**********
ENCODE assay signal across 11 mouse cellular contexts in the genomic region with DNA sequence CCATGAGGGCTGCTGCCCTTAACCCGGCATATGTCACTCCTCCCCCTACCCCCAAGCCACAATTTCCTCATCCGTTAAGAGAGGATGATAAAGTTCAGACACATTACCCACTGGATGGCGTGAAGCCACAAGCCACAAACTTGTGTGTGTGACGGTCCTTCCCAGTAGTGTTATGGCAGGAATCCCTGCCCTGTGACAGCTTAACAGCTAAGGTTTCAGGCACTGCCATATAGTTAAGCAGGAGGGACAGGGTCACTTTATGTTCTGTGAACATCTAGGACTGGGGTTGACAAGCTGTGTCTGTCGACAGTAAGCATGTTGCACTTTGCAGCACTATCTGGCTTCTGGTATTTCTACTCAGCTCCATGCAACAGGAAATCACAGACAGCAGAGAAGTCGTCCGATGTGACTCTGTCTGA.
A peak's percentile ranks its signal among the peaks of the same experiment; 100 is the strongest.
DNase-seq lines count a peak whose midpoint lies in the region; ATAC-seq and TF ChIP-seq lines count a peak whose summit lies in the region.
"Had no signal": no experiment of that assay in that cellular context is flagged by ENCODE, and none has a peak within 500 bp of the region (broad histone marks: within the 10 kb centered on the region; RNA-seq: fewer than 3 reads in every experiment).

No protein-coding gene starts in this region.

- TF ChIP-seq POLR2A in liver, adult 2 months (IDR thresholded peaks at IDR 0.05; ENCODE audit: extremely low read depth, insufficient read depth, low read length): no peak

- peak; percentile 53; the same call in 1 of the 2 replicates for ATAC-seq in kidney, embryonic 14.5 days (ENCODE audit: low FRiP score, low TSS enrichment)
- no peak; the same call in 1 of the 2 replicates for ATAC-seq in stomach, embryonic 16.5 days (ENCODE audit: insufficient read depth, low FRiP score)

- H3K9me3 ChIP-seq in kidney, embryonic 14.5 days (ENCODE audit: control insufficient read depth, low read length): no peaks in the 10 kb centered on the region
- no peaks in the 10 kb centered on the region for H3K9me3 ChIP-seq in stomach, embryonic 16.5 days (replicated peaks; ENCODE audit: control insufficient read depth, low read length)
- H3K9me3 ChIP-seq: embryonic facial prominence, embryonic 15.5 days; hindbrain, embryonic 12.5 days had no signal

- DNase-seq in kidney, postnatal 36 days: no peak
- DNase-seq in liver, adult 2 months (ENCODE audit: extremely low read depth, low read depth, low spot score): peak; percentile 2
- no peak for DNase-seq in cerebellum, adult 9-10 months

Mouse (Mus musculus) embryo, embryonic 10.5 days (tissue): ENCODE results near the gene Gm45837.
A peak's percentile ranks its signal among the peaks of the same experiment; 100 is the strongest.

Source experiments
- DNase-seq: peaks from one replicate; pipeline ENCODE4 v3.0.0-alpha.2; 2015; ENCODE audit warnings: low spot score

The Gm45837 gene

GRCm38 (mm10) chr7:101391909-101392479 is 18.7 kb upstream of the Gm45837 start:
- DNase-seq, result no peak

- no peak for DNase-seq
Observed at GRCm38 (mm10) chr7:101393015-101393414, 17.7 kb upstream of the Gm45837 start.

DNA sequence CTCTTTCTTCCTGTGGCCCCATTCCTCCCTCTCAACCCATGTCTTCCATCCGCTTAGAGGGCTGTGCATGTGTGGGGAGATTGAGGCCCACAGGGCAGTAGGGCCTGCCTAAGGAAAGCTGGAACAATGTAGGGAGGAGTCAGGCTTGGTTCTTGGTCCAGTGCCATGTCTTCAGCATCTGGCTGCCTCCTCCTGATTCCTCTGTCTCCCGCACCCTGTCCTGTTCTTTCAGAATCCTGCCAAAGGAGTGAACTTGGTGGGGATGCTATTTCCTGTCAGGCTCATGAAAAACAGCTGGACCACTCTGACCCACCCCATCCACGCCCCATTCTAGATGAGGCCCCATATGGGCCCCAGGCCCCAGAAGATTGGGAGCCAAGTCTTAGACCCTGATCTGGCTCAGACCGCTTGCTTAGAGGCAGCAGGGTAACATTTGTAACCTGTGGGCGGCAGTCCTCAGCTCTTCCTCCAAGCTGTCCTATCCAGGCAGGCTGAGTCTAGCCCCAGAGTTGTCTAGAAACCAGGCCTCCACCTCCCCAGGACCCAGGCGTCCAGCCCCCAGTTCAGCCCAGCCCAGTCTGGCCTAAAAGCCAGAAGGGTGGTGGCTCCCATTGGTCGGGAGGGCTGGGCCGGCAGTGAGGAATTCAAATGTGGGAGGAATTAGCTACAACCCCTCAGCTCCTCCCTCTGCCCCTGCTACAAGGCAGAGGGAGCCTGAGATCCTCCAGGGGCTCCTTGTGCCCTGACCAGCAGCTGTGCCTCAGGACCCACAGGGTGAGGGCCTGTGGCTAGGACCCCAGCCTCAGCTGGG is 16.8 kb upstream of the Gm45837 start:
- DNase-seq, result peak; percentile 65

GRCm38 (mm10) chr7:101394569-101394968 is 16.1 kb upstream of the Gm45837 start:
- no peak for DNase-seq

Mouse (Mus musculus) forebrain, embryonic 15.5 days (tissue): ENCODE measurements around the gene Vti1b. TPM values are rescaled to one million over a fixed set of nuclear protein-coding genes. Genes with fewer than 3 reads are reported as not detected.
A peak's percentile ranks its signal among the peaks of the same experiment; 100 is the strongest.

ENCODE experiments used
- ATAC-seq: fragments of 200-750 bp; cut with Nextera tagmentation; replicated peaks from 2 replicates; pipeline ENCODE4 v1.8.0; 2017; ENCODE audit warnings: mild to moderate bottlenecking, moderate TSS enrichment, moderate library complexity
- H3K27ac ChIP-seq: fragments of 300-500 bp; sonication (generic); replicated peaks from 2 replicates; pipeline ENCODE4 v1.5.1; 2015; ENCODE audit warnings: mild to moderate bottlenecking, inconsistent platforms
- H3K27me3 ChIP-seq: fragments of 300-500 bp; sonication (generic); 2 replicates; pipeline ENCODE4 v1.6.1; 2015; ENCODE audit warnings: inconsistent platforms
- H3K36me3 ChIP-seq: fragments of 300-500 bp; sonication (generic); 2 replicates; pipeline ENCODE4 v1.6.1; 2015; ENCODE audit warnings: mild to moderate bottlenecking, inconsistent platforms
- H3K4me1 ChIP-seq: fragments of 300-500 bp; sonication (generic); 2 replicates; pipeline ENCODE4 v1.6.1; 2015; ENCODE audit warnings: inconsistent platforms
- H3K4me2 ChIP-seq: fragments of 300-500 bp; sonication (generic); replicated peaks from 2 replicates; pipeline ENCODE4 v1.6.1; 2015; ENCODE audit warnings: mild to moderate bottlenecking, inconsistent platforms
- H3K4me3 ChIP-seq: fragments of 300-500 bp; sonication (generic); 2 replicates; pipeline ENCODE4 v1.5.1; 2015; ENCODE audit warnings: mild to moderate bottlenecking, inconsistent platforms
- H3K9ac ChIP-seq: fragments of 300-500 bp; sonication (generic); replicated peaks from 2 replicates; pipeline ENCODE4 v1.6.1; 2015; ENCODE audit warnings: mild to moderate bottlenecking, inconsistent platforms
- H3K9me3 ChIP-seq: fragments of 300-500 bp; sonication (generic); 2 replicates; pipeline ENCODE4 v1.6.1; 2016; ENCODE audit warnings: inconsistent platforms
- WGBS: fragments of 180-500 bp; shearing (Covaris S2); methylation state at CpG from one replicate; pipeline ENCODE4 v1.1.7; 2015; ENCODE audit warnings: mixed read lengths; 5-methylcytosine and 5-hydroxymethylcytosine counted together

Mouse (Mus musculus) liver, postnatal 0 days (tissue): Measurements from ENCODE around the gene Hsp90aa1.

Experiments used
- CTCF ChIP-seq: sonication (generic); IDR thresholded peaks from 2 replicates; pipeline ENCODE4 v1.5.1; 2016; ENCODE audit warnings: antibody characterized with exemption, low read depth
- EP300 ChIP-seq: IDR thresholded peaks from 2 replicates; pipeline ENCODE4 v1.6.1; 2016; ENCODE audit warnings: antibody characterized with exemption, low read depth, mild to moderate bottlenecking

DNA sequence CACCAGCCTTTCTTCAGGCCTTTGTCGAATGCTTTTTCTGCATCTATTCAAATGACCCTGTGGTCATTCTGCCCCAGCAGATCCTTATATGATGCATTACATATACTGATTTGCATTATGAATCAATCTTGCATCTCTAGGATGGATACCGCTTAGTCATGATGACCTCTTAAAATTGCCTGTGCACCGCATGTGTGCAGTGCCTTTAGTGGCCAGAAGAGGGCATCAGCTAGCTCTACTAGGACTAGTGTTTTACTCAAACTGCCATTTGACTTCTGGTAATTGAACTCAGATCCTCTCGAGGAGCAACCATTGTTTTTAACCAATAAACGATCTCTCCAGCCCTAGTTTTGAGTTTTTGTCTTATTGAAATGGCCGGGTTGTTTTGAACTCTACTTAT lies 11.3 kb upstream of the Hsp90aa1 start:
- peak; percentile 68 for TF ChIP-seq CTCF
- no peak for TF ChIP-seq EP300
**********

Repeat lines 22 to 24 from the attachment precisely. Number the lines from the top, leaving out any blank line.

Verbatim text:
- no peak for DNase-seq
Observed at GRCm38 (mm10) chr7:101393015-101393414, 17.7 kb upstream of the Gm45837 start.

DNA sequence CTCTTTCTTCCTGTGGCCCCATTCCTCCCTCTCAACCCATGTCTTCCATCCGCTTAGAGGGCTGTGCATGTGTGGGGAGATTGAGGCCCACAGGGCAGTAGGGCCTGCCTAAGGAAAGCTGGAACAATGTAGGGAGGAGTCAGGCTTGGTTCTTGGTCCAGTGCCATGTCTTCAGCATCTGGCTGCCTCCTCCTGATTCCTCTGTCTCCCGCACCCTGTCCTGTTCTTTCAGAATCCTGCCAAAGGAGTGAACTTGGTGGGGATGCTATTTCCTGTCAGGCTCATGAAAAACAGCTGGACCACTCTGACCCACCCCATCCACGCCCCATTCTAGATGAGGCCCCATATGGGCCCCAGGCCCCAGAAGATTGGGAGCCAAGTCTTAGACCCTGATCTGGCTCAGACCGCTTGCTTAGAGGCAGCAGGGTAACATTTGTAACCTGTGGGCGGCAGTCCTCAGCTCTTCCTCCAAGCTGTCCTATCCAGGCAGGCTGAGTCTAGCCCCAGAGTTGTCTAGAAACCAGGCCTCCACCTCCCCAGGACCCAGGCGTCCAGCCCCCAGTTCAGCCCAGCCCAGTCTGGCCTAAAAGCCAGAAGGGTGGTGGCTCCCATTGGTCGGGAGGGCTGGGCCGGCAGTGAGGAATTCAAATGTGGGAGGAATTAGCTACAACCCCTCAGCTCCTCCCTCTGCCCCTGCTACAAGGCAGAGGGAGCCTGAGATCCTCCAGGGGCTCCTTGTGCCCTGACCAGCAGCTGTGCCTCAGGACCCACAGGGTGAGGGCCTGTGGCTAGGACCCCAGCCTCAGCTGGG is 16.8 kb upstream of the Gm45837 start: